Though most renewal/cancellation news is typically held until closer to the ad upfront presentations in May, NBC execs just announced that they’ve picked up three series for additional seasons. Stalwart supernatural police drama Grimm is now confirmed to return for a fourth outing next fall. Word of its renewal came with news that Dick Wolf’s procedural drama Chicago Fire and its recent spinoff Chicago P.D. have both been picked up for third and second seasons, respectively.
None of the renewals are particularly surprising given the success that NBC has found with all three. On Friday nights, Grimm has overcome its terrible timeslot to become a highly reliable performer for the network. Right now, it’s having the best luck of any show that night in the key adults 18-49 demographic with a 2.5 rating, and the 8.1 million total viewers it’s currently drawing is up from last year. Additionally, NBC has a habit of keeping its veterans on the air for as long as possible (Law & Order: SVU is in its fifteenth season now, to give one example), so it’s not very surprising that Nick Burkhardt and co. will still be fighting Wesen next fall.
Meanwhile, Chicago Fire is currently dominating its Tuesday 10 p.m. timeslot with a 3.1 rating in the highly coveted demographic and an average of 10.6 million viewers. Those figures alone would have been enough to assure a renewal, but the numbers also show that Chicago Fire is significantly up from last season and still growing.
Attribute the growth to viewers following both Chicago Fire and spinoff Chicago P.D.. The two shows, both from Wolf (Law & Order: SVU), have crossed over at multiple points already, lifting ratings as fans tuned in for both hours. Though Chicago P.D. has been a little less impressive in the ratings (2.5 rating among adults 18-49 and 8.9 million total viewers), NBC is rightly still happy with its performance, particularly given the huge amount of viewers it has maintained from its lead-in. According to THR, Chicago P.D. has kept 94 percent of its Law & Order: SVU lead-in and 97 percent of total viewers if DVR is taken into account.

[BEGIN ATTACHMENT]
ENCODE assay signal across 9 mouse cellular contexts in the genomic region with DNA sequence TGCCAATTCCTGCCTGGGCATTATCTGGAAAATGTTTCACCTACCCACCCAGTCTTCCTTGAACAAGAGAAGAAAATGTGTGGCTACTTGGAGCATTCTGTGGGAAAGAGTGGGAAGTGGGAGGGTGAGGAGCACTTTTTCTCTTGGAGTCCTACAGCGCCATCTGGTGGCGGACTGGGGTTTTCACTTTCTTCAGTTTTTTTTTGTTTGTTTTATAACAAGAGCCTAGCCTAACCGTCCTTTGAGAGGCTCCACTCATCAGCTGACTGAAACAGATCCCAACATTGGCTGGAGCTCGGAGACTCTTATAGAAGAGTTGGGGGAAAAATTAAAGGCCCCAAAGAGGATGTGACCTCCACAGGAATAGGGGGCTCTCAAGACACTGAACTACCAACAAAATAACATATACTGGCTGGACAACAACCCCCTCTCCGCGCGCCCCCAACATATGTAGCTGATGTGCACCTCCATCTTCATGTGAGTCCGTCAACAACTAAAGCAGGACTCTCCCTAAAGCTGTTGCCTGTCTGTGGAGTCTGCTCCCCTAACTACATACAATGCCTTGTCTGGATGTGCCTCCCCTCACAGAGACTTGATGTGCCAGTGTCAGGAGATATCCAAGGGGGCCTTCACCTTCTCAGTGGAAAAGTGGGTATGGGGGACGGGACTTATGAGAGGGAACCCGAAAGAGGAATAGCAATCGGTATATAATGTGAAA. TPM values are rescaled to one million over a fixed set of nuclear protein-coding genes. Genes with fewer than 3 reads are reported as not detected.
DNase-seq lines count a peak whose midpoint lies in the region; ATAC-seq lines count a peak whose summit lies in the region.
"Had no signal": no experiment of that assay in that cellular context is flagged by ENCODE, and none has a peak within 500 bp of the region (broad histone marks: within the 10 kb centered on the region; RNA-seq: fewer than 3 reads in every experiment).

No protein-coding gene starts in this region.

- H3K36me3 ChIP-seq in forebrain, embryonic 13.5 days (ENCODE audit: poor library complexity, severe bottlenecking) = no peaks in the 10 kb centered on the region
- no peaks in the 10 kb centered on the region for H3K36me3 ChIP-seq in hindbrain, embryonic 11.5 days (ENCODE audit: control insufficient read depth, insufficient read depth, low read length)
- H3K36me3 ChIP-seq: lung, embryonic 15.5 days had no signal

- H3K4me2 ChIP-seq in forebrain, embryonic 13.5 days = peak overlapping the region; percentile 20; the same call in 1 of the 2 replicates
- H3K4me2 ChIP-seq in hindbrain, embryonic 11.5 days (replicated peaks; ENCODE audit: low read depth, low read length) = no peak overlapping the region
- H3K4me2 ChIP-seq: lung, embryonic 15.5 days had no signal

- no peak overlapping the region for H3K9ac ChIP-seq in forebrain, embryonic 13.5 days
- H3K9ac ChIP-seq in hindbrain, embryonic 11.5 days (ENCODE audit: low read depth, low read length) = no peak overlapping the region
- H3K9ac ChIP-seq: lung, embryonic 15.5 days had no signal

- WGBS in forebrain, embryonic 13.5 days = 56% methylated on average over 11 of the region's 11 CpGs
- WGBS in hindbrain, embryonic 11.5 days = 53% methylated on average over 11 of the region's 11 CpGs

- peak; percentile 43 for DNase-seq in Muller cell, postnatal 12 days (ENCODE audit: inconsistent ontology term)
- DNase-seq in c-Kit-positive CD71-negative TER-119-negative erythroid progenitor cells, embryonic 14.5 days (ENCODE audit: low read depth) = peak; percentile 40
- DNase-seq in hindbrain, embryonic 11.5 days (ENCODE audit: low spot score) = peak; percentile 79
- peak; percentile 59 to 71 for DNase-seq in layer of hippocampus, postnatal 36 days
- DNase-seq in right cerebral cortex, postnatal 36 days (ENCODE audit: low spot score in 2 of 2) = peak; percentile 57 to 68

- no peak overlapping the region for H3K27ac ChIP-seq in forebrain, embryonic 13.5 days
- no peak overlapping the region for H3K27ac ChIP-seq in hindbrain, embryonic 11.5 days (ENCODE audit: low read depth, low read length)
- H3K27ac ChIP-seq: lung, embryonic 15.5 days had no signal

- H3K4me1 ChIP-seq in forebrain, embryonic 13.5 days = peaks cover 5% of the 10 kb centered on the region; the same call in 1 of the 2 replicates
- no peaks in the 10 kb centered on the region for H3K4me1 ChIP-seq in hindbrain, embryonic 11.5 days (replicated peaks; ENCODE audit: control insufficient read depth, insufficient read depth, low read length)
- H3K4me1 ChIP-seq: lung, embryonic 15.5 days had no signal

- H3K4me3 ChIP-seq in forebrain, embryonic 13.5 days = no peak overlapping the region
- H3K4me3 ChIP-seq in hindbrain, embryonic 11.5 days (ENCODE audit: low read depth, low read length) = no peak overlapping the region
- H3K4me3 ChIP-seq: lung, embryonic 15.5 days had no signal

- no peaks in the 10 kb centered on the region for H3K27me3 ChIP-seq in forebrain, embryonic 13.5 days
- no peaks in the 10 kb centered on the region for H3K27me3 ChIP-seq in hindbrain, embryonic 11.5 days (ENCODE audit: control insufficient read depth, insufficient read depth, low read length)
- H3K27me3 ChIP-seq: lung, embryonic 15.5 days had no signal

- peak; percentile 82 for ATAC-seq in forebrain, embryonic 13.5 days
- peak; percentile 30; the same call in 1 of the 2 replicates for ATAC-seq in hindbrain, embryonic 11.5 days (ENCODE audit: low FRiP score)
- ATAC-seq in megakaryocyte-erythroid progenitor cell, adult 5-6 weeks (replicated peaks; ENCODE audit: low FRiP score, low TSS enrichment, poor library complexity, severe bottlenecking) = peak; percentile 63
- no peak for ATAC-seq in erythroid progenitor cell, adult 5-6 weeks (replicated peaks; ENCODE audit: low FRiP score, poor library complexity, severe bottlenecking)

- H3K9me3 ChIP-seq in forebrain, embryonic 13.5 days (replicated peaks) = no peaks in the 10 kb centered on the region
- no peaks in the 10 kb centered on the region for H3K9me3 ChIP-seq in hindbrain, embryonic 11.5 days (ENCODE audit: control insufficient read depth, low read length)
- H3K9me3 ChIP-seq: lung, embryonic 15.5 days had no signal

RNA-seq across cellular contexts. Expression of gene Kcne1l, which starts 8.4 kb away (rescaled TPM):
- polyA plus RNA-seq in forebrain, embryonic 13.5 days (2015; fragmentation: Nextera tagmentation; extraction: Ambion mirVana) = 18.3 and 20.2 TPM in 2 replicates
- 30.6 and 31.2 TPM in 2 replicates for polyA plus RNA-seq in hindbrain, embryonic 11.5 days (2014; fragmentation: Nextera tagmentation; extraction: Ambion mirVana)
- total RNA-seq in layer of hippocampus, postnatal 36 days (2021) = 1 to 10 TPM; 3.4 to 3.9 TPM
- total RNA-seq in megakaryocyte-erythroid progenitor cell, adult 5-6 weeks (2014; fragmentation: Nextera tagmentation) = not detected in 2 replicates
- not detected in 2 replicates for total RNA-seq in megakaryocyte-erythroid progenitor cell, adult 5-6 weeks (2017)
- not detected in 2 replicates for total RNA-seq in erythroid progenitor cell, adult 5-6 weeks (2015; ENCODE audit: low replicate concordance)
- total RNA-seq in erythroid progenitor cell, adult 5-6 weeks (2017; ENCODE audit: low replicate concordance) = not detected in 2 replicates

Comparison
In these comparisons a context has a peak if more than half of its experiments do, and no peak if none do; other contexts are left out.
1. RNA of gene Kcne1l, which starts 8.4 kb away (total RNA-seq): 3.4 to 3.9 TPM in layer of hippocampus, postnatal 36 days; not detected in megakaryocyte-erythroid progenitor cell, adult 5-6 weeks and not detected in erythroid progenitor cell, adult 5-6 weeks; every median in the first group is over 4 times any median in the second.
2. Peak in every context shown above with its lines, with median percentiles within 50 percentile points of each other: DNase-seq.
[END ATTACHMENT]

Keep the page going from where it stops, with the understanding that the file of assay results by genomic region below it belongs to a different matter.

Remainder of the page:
The three shows join hit drama The Blacklist, entering its second season, and returning comedy Parks & Recreation, which will be entering its seventh season. The former, starring James Spader as a dangerous fugitive helping the FBI take down dangerous terrorists, has been a slam-dunk for NBC, with critical praise and high ratings. The latter, a mockumentary with one of the strongest ensemble casts on TV, has been critically acclaimed and is one of the few moderately successful comedies that NBC has right now, though insiders are saying that the show may call it quits after the seventh season.
Jury’s still out on the fates of beloved cult comedy Community, Wolf’s veteran SVU, under-the-radar drama Parenthood, moderately successful but extremely well-received horror drama Hannibal and post-apocalyptic thriller Revolution. It’s also unclear whether any of the fresh faces on NBC right now, including comedies About a Boy and Growing Up Fisher, ‘event’ dramas Believe and Crisis, and upcoming debuts Undateable and The Night Shift, will see second seasons.
Out of those shows, only SVU is a lock to return. Additionally, I’d expect to see Community earn its much-coveted sixth season (“Six seasons and a movie!” has long been a rallying cry for the show’s fans and its creator Dan Harmon), and Parenthood has a loyal, if small, following in a competitive timeslot. Hannibal has many admirers, which might be enough to convince NBC it’s worth keeping around, but the same can’t be said for Revolution, which has been sliding hard with critics and audiences this season. About a Boy and Growing Up Fisher have both done well enough to earn pick-ups, but Believe, currently in ratings free-fall after a strong start, and Crisis, which saw a highly unremarkable premiere, are both already on the bubble.
Are you happy that Grimm, Chicago Fire and Chicago P.D. all earned pick-ups? What shows do you want to return, and which ones should go down this spring? Let us know below.